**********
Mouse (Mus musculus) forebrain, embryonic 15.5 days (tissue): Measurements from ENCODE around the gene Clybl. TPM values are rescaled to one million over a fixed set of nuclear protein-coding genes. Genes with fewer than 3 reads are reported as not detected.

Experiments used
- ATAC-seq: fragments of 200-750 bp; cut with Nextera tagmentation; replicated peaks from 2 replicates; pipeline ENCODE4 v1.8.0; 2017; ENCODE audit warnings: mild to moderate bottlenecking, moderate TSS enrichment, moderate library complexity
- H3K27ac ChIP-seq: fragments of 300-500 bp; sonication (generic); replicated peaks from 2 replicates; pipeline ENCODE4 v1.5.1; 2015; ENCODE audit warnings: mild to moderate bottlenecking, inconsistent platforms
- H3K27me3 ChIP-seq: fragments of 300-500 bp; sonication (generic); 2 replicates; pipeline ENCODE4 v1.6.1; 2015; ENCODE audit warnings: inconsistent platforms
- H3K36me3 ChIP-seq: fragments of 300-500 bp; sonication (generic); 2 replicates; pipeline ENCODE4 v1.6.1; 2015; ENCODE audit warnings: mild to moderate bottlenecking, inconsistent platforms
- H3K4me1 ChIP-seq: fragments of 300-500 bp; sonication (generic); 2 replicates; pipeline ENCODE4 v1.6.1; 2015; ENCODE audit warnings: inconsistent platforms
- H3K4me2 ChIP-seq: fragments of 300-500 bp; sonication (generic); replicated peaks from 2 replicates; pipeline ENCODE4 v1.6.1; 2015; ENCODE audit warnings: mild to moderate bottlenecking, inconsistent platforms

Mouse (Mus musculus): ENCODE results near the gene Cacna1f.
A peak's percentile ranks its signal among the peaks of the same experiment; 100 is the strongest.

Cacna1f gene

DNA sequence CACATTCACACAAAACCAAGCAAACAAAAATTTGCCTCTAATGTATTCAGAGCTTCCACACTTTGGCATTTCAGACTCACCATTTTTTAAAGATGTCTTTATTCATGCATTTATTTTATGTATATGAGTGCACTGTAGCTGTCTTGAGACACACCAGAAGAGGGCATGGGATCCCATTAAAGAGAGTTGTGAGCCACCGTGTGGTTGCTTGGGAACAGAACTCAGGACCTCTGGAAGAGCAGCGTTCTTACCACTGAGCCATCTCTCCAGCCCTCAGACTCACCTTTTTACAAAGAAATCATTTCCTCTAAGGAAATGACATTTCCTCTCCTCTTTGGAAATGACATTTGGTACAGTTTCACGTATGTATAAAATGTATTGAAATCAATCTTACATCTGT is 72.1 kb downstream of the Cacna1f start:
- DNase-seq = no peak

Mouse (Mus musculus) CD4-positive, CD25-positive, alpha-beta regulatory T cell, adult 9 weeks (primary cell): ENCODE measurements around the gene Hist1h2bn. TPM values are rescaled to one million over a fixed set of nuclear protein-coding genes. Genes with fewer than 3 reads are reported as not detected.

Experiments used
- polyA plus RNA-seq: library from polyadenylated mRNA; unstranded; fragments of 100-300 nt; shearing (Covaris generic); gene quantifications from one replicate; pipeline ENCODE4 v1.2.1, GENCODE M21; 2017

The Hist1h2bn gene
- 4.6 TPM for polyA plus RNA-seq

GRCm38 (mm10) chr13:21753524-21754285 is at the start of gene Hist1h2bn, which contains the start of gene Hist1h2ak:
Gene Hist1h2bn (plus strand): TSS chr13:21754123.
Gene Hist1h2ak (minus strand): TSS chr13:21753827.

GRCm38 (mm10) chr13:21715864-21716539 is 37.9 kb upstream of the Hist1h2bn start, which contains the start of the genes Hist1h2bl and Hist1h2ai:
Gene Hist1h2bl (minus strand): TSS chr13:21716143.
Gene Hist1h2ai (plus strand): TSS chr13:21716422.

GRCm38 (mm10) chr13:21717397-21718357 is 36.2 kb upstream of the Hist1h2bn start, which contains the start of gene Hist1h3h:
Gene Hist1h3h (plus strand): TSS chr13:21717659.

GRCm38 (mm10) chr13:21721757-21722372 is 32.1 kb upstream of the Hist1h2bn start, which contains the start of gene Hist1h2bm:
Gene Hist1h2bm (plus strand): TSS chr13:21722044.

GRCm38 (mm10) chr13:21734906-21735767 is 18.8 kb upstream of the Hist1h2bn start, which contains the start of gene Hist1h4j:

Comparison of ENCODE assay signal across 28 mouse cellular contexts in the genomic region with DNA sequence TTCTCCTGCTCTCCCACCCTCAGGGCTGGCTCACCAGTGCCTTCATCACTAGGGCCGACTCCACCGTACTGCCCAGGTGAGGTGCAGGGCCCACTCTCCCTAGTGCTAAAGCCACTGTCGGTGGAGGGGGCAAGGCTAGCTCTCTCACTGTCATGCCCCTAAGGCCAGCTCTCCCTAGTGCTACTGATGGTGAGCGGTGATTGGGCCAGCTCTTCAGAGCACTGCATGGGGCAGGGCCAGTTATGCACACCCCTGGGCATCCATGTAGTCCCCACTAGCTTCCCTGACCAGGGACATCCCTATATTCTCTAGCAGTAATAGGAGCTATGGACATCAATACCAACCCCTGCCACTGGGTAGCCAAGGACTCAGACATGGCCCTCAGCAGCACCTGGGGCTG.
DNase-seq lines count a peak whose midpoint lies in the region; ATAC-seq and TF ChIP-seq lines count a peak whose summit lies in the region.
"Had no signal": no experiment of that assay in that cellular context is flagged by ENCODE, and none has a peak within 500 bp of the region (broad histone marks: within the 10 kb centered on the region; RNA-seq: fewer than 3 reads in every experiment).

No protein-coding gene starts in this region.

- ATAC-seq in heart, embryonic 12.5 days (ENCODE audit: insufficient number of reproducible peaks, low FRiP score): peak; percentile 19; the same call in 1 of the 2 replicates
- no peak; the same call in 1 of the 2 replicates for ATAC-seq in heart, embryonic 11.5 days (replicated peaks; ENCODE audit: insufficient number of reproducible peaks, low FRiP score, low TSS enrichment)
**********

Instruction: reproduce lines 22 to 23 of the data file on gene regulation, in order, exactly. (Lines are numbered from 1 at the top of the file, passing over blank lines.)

GRCm38 (mm10) chr13:21715864-21716539 is 37.9 kb upstream of the Hist1h2bn start, which contains the start of the genes Hist1h2bl and Hist1h2ai:
Gene Hist1h2bl (minus strand): TSS chr13:21716143.